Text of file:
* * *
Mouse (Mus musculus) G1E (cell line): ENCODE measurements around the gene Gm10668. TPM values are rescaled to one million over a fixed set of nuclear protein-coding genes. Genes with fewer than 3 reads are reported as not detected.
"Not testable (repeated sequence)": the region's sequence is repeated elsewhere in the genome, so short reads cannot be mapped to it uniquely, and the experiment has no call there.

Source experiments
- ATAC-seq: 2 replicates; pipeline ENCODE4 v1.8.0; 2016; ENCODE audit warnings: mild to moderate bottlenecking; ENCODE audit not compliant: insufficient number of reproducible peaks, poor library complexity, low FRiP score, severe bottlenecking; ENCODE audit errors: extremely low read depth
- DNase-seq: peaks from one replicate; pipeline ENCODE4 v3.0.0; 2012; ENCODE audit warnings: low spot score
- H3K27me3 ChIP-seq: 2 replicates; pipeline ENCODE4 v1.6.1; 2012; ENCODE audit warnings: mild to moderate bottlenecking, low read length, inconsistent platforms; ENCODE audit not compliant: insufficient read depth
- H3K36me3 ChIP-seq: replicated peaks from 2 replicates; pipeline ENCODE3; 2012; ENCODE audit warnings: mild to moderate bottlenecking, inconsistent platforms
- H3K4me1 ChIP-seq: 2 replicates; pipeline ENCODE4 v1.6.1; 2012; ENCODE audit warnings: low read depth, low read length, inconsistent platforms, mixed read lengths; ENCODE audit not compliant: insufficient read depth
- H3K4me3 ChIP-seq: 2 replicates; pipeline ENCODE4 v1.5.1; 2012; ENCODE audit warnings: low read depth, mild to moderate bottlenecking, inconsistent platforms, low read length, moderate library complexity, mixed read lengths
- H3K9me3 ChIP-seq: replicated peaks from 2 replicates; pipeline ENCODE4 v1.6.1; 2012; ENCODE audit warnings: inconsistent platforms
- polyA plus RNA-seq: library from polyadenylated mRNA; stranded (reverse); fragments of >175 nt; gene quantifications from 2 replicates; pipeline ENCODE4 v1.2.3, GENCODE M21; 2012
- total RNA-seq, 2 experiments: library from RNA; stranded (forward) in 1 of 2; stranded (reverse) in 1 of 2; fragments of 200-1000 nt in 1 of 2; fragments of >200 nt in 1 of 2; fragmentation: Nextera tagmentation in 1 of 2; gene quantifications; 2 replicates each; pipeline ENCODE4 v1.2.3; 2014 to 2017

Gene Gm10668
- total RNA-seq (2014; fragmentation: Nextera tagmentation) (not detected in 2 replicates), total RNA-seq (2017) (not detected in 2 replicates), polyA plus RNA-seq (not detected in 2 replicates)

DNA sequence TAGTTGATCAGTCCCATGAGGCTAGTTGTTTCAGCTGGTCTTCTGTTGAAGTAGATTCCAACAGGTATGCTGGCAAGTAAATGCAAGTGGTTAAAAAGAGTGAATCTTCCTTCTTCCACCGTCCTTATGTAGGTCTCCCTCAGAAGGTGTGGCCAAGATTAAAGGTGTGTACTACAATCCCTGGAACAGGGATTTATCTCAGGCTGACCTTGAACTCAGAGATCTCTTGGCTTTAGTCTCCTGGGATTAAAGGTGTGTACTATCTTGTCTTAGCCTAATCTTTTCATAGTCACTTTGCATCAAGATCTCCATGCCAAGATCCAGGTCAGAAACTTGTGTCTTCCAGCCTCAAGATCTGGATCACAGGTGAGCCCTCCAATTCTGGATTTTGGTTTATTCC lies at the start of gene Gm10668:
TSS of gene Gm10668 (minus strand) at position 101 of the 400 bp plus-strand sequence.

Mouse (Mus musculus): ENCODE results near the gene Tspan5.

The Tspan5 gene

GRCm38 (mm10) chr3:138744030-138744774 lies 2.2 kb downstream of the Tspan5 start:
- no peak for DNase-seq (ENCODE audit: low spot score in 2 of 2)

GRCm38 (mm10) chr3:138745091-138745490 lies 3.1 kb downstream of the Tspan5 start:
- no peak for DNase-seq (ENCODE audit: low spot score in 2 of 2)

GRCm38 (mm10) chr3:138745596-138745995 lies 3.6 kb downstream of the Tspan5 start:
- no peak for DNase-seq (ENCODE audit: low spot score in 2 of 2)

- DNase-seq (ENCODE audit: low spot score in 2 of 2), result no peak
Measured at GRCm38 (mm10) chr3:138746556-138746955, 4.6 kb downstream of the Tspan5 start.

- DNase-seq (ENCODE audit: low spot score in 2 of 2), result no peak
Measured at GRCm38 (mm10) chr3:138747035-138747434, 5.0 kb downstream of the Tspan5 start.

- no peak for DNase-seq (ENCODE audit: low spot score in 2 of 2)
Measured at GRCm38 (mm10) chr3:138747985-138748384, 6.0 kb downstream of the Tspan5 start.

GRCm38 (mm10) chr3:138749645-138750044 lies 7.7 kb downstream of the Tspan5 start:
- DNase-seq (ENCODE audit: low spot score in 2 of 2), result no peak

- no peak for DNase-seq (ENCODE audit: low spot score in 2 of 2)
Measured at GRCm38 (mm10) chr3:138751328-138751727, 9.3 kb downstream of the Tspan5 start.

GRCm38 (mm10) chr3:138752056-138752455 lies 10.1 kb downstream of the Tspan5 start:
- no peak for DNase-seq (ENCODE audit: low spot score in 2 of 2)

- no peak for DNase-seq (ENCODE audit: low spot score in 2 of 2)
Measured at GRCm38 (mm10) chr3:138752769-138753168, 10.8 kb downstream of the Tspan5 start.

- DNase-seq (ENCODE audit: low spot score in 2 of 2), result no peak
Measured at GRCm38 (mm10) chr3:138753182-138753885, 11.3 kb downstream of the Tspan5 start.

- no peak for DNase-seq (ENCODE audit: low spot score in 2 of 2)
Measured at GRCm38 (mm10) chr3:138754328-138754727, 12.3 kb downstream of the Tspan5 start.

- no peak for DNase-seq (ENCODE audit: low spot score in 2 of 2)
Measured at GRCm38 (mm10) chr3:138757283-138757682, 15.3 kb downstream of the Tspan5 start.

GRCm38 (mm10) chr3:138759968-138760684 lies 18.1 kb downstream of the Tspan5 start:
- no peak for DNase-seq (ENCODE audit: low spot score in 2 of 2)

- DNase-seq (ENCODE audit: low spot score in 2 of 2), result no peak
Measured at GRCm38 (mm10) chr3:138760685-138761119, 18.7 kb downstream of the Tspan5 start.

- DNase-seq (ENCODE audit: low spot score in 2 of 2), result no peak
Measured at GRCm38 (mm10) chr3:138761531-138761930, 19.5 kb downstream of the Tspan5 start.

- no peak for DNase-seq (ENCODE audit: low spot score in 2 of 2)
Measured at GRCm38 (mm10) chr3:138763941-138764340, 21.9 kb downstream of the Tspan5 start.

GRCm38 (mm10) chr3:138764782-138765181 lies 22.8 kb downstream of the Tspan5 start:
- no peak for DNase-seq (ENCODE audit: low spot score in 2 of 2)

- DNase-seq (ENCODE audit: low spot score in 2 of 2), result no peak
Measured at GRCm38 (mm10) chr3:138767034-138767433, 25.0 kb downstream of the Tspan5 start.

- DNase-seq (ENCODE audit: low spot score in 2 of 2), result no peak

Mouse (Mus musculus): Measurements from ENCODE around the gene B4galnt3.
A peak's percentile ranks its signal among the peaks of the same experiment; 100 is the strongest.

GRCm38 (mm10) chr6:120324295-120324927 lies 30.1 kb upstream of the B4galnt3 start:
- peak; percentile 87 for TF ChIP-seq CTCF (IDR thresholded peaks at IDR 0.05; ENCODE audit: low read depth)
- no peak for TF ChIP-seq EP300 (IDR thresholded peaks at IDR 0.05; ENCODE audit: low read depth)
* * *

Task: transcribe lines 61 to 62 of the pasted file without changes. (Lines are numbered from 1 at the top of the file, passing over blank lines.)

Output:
- peak; percentile 87 for TF ChIP-seq CTCF (IDR thresholded peaks at IDR 0.05; ENCODE audit: low read depth)
- no peak for TF ChIP-seq EP300 (IDR thresholded peaks at IDR 0.05; ENCODE audit: low read depth)